New grants to aid endangered species protection investments

Close up of small green grasshopper on person's hand

The ASU Center for Biodiversity Outcomes recently secured two grants, one with the Electric Power Research Institute and one with Monsanto, to develop respective tools that will help enable each organization to estimate the range of potential operational, reputational, legal and regulatory risks associated with compliance with the U.S. Endangered Species Act for their respective industries.

The Endangered Species Act mandates that the US federal government take actions to conserve threatened and endangered species and their associated ecosystems. Critical the success of the ESA is engaging with the private sector to build understanding how biodiversity conservation and business practices can be complementary and synergistic.

These tools will include an evidence-based comprehensive framework for assessing pre-compliance and compliance costs. It will not only provide critical value to decision-making in the private sector (e.g., providing cost-efficiencies, reduction of regulatory risk, enhanced stakeholder reputation), but will also increase awareness of sustainable practices.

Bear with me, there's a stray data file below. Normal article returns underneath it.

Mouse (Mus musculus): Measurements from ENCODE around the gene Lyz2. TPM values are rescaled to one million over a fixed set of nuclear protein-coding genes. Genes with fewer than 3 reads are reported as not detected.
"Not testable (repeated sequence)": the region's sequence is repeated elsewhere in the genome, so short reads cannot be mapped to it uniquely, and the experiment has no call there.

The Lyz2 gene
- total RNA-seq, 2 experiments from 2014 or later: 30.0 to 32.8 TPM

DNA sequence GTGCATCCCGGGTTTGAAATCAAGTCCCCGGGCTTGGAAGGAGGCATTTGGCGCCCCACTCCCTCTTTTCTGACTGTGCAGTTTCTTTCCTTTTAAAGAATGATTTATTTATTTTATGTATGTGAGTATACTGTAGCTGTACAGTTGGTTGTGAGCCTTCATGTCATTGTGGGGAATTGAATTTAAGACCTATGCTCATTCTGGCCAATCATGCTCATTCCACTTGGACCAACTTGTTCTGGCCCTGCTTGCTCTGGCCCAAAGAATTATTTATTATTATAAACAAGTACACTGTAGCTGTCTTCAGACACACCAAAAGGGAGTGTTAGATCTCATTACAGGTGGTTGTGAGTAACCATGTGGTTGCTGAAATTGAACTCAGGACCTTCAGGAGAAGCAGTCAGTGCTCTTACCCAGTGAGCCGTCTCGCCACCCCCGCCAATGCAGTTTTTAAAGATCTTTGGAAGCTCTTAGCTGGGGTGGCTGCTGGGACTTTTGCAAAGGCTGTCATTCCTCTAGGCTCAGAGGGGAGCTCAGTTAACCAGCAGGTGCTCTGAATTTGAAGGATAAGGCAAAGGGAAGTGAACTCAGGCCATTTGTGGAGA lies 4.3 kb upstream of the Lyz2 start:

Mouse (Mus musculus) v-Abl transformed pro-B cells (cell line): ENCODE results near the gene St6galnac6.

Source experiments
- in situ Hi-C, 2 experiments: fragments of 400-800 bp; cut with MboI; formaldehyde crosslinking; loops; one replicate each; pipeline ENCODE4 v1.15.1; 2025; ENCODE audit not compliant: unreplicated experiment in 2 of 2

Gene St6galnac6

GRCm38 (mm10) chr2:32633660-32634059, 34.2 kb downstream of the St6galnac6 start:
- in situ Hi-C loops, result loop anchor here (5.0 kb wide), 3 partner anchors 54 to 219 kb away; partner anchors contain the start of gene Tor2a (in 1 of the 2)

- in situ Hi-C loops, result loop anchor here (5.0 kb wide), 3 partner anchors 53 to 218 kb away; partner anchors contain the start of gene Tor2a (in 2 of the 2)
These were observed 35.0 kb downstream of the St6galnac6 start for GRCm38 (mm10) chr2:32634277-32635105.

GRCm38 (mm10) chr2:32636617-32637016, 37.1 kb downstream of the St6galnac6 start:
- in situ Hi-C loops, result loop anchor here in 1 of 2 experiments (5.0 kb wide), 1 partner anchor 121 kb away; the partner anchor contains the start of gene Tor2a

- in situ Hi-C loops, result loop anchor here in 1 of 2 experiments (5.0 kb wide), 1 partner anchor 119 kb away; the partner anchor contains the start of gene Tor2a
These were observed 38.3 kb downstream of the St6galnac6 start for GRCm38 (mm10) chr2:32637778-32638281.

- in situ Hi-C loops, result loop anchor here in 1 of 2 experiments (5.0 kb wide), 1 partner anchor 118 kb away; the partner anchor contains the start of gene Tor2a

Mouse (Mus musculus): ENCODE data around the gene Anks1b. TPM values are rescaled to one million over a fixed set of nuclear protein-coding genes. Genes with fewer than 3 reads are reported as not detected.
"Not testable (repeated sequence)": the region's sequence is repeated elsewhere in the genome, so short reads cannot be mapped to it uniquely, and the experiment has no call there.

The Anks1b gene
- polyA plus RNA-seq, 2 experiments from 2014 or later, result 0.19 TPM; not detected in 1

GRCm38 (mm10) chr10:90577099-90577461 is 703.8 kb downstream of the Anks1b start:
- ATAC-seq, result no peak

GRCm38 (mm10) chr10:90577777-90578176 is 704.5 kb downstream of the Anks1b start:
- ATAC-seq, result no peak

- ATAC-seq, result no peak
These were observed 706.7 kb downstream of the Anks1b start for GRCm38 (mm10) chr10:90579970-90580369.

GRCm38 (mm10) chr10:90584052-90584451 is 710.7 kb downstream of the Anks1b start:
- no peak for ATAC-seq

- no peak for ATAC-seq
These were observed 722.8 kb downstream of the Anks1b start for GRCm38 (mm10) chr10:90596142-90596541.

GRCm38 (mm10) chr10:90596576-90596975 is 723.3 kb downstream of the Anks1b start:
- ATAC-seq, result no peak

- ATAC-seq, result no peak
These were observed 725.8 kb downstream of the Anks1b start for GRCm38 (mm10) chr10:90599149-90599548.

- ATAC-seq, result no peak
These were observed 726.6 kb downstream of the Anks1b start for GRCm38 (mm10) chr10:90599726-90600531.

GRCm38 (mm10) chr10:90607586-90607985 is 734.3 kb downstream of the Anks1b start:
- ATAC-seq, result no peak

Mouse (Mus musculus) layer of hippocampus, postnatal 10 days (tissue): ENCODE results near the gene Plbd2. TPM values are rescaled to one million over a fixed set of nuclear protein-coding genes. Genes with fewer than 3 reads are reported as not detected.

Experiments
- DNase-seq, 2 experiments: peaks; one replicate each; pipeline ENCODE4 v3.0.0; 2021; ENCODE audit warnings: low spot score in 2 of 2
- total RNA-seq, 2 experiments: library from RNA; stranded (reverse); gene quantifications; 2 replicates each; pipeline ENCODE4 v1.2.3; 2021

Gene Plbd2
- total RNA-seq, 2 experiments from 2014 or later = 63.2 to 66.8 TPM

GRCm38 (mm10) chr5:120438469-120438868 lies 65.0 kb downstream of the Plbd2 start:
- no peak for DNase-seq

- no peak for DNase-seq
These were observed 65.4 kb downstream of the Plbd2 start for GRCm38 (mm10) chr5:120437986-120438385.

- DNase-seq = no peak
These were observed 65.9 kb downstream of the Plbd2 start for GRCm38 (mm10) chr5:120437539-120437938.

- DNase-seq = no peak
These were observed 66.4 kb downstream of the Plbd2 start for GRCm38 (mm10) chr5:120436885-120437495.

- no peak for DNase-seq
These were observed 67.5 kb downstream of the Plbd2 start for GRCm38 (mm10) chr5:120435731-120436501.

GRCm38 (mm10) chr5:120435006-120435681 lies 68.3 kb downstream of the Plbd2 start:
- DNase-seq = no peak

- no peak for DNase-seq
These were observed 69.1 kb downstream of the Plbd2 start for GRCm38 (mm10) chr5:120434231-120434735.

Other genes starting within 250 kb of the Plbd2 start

For both the electric power and agricultural industries, it is especially important to estimate the costs of compliance concerning actions affecting species already listed or under consideration for ESA listing. Understanding these costs would allow companies to make more informed decisions around regulatory risk and help to ensure protection for endangered species.

Research Associate Gwen Iacona will be spearheading these efforts. She has a PhD from the University of Florida and postdoctoral experience at the University of Queensland. Gwen brings extensive experience in quantitative ecology and structured decision-making for conservation science.